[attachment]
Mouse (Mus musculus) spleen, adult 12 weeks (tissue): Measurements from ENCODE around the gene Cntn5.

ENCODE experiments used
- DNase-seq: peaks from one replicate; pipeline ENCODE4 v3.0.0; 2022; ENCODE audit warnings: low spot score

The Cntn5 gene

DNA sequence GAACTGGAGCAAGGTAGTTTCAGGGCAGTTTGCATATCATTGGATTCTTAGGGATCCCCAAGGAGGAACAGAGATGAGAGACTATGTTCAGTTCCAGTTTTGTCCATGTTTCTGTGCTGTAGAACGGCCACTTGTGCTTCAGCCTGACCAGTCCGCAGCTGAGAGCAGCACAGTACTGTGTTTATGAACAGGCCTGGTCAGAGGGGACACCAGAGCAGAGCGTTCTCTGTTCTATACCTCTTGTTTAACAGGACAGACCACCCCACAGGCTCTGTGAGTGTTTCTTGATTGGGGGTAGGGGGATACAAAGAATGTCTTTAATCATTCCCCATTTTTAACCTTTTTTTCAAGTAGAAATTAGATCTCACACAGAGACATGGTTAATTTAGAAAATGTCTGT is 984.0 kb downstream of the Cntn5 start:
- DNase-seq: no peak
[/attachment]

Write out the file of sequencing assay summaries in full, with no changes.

Mouse (Mus musculus) spleen, adult 12 weeks (tissue): Measurements from ENCODE around the gene Cntn5.

ENCODE experiments used
- DNase-seq: peaks from one replicate; pipeline ENCODE4 v3.0.0; 2022; ENCODE audit warnings: low spot score

The Cntn5 gene

DNA sequence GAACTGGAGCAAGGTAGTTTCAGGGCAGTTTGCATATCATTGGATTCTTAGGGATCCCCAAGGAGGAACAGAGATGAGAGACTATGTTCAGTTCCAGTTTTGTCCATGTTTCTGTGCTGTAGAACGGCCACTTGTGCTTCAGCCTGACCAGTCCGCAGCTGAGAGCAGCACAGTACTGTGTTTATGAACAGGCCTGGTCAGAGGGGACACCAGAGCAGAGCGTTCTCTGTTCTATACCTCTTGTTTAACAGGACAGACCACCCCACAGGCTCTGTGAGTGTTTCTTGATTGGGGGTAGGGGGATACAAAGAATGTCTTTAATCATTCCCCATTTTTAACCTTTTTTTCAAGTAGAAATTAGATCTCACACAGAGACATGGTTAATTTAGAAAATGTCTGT is 984.0 kb downstream of the Cntn5 start:
- DNase-seq: no peak